A unique identifier (UID) is a numeric or alphanumeric string that is associated with a single entity within a given system. UIDs make it possible to address that entity, so that it can be accessed and interacted with.
By submitting your personal information, you agree that TechTarget and its partners may contact you regarding relevant content, products and special offers.
Here are a few examples of UIDs:
- A Uniform Resource Identifier (URI) is a unique identifier that makes content addressable on the Internet by uniquely targeting items, such as text, video, images and applications.
- A Uniform Resource Locator (URL) is a particular type of URI that targets Web pages so that when a browser requests them, they can be found and served to users.
- A Universal Unique Identifier (UUID) is a 128-bit number used to uniquely identify some object or entity on the Internet.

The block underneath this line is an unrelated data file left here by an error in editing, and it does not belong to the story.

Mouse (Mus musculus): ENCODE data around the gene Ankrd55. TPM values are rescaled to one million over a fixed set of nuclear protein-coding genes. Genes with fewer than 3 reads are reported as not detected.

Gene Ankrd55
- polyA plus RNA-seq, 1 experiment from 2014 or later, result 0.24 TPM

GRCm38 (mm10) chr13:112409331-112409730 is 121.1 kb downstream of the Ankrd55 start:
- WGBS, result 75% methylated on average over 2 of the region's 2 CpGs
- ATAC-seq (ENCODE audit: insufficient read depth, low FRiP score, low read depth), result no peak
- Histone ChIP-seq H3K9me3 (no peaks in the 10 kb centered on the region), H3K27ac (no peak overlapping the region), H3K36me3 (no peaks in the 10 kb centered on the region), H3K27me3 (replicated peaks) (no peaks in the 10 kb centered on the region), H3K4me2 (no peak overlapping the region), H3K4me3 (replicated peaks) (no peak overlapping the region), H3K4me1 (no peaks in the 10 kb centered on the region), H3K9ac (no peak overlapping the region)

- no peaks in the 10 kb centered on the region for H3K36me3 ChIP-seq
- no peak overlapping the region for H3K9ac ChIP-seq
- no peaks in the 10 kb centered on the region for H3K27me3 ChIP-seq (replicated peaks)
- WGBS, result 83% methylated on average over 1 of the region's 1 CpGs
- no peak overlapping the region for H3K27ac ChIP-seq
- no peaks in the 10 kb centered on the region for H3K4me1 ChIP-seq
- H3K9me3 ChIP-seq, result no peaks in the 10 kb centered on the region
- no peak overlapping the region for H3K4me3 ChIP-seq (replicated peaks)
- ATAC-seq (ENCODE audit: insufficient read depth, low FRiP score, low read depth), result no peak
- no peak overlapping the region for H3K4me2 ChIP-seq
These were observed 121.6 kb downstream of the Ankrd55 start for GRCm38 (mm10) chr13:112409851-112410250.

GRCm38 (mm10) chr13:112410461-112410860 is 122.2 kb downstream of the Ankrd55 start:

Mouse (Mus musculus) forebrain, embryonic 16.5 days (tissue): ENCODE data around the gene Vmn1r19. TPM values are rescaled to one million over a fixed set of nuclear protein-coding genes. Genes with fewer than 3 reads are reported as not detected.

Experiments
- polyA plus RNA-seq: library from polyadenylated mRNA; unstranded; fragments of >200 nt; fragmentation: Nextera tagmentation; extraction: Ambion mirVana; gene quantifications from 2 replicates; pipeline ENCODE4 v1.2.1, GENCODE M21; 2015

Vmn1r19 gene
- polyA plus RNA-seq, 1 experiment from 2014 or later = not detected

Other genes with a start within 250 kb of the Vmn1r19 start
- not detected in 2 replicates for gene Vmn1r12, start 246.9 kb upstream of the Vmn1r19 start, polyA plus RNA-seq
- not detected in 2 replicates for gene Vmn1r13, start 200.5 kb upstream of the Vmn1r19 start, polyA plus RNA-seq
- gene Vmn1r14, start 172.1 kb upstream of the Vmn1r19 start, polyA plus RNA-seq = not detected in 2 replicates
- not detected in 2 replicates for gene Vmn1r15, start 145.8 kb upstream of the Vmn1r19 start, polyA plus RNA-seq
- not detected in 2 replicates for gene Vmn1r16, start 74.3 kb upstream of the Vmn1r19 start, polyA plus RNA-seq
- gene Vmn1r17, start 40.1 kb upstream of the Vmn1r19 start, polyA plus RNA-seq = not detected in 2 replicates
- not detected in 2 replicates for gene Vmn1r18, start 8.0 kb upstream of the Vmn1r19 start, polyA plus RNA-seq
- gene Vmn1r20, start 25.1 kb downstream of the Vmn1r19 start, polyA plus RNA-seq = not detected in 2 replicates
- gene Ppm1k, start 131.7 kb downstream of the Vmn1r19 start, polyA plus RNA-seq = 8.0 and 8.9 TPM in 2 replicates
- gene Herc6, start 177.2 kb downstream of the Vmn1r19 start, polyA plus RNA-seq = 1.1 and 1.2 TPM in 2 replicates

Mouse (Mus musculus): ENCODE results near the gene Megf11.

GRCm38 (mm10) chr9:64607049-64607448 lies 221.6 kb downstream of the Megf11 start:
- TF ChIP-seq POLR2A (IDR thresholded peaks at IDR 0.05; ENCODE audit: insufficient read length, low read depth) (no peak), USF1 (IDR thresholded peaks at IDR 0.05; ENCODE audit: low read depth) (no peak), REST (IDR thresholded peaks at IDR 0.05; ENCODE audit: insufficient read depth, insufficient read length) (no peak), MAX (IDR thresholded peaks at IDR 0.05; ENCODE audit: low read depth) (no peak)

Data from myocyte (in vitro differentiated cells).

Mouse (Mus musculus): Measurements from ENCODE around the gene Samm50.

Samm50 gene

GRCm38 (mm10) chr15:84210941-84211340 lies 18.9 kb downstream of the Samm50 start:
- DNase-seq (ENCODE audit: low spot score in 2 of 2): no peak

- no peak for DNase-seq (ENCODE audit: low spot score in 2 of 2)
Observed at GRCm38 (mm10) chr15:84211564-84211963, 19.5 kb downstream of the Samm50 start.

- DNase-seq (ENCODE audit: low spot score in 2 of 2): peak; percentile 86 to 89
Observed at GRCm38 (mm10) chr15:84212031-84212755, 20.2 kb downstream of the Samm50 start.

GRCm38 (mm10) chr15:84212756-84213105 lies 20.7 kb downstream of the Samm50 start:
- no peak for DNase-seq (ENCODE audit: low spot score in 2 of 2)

- A global unique identifier (GUID) is a number that Microsoft programming generates to create a unique identity for an entity such as a Word document.
- A bank identifier code (BIC) is a unique identifier for a specific financial institution.
- A unique device identifier (UDID) is a 40-character string assigned to certain Apple devices including the iPhone, iPad, and iPod Touch.
- An service set identifier (SSID) is a sequence of characters that uniquely names a wireless local area network (WLAN).
- A national provider identifier (NPI) is a unique ten-digit identification number required by HIPAA for all health care providers in the United States.